These Goal cards will give you a simple pictorial representation of the three criteria you'll need to meet before you can call yourself a winner. No objective is extremely complicated but keeping all three in mind can split your decisions. Aztec coins, amethyst, and emeralds will require you to simply excavate them, but if you're required to deliver oil then you need to connect the spots under the oil tanker to the oil deposit at the bottom of the player board. The cards are simple but add more variety than just filling in the blanks. The most dangerous objectives are those that require you to dig around a fossil or tablet. There may be one or two games that you lock yourself out of a win if you aren't careful or aren't paying attention.

big dig example turn
I've dug out the center so now I need to decide which card will get me closer to oil or emeralds?

Players will start by picking one of the tetromino shapes from the digging cards and, starting from the top, will begin their Big Dig. As you move around the table each player takes a shape and marks it onto their board. Once you're out of digging cards you flip them all over, revealing new shapes, and lay them back out on the table. You can always see which card you're going to be pulling but the strategy comes from trying to match the shape that will fit best in your Player Board and how you can use it to work towards your goal. You simply repeat this process until someone has managed to clear the objectives.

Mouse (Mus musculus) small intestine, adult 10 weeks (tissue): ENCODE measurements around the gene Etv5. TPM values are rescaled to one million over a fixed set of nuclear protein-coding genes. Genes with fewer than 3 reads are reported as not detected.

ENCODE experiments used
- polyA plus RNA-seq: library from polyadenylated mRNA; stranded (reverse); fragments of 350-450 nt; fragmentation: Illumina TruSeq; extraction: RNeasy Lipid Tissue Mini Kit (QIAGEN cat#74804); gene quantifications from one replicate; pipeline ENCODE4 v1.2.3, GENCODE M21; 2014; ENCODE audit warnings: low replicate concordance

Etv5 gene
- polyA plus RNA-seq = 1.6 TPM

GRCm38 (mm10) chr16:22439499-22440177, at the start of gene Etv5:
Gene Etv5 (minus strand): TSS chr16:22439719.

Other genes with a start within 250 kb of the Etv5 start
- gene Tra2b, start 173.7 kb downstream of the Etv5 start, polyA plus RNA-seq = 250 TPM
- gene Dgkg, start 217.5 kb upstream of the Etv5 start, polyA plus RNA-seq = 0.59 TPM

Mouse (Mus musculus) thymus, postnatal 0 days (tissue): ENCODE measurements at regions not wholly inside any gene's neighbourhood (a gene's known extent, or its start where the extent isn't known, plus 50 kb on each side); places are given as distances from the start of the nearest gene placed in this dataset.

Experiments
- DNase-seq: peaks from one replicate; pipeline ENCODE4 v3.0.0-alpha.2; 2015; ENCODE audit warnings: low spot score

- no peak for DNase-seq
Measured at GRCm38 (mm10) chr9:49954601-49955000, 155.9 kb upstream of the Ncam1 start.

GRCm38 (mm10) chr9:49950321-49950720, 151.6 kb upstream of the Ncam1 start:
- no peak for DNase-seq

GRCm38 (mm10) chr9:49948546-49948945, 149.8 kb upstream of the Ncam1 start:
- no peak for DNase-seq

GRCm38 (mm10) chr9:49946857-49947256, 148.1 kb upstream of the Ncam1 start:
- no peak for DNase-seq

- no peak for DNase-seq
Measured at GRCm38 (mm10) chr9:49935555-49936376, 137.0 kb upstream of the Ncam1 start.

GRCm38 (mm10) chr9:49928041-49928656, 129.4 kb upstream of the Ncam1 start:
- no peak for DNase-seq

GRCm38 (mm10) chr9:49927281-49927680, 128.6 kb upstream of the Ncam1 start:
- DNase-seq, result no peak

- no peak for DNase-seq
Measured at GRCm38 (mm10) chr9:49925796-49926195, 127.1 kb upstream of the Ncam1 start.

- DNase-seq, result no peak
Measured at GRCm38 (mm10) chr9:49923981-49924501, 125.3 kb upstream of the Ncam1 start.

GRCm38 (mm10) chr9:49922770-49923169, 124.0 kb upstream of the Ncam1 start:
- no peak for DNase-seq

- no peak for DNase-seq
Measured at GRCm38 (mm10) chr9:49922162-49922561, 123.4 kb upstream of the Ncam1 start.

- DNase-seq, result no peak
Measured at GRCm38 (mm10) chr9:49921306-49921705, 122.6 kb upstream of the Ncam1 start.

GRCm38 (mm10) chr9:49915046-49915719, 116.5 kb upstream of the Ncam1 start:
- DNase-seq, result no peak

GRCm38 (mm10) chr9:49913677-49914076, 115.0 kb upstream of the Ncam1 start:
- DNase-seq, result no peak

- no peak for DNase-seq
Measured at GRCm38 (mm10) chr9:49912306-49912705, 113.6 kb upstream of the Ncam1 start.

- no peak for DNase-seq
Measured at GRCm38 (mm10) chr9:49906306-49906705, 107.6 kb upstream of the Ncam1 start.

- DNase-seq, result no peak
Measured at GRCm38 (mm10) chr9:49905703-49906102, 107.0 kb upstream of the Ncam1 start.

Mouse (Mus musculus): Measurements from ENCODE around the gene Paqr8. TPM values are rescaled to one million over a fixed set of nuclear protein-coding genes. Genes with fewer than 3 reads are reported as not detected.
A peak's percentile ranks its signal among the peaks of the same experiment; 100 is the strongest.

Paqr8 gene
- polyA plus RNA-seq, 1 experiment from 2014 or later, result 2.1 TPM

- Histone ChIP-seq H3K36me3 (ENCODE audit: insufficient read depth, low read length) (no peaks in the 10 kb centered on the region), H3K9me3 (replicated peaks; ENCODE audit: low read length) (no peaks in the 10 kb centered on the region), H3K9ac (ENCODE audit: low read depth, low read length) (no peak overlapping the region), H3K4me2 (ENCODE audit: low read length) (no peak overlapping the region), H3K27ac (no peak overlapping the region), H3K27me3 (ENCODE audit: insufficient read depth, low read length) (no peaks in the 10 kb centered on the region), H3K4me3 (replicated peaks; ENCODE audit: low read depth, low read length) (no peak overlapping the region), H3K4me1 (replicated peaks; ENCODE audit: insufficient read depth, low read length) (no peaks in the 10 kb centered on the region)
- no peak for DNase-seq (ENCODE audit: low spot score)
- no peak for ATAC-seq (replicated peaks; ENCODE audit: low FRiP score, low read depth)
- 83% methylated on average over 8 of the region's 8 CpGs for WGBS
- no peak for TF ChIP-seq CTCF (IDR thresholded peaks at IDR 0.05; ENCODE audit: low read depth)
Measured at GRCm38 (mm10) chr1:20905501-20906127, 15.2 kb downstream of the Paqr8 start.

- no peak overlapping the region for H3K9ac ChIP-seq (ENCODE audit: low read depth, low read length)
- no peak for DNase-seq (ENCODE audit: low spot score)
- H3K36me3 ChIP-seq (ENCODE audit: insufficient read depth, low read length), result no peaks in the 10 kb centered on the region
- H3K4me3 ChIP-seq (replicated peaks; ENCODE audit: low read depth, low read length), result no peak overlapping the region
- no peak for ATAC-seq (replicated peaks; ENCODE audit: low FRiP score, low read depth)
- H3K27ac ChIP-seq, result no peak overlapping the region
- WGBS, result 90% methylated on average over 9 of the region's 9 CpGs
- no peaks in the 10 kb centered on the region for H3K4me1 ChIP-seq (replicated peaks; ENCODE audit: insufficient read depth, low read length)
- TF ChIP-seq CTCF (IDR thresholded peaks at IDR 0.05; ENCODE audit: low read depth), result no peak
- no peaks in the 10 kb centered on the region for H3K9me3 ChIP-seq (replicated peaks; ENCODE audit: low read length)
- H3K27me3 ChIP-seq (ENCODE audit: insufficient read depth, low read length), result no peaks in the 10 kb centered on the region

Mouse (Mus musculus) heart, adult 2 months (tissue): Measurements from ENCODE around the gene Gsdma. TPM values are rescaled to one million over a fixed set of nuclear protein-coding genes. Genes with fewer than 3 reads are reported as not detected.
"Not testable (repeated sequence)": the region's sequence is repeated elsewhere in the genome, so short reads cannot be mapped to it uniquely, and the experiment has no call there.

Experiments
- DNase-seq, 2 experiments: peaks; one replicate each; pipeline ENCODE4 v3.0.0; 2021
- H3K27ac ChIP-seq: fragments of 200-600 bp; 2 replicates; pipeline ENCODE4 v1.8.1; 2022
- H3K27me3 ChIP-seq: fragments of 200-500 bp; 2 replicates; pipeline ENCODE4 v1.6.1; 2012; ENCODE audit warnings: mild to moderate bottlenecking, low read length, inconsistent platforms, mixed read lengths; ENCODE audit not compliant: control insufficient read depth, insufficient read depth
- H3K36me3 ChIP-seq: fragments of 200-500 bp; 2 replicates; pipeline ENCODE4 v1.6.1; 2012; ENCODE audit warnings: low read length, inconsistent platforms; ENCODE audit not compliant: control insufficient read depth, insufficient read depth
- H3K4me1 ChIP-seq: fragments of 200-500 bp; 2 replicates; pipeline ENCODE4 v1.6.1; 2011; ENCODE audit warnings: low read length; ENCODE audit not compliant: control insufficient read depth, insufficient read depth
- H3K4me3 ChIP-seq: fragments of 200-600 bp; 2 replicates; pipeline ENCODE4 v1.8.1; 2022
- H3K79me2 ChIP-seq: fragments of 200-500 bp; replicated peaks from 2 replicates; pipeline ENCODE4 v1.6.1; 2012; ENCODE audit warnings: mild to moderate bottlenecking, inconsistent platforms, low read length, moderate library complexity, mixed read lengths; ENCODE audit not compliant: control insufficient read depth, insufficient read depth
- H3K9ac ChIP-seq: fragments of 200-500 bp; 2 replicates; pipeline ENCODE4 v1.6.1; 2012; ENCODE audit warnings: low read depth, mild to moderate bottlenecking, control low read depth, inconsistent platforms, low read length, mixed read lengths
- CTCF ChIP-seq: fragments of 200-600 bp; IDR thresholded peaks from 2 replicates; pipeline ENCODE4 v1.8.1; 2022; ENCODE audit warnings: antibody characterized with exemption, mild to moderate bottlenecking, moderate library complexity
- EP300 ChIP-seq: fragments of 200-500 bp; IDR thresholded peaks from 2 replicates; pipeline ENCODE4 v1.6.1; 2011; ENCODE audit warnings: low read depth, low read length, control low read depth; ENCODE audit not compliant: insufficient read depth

The game lends itself to being fast paced and simple. Unlike many games where there are tokens or cards that are hidden from the player everything you need is right in front of you. There's no stress in pulling a good shape or a bad one. This is also what makes it such a great game to pick up, there's no text to be read or heavy rules and situations to explain. All players enjoyed Big Dig as a lighthearted tabletop experience and while no negatives were experienced during gameplay as a casual game it might easly be replaced by your next board game.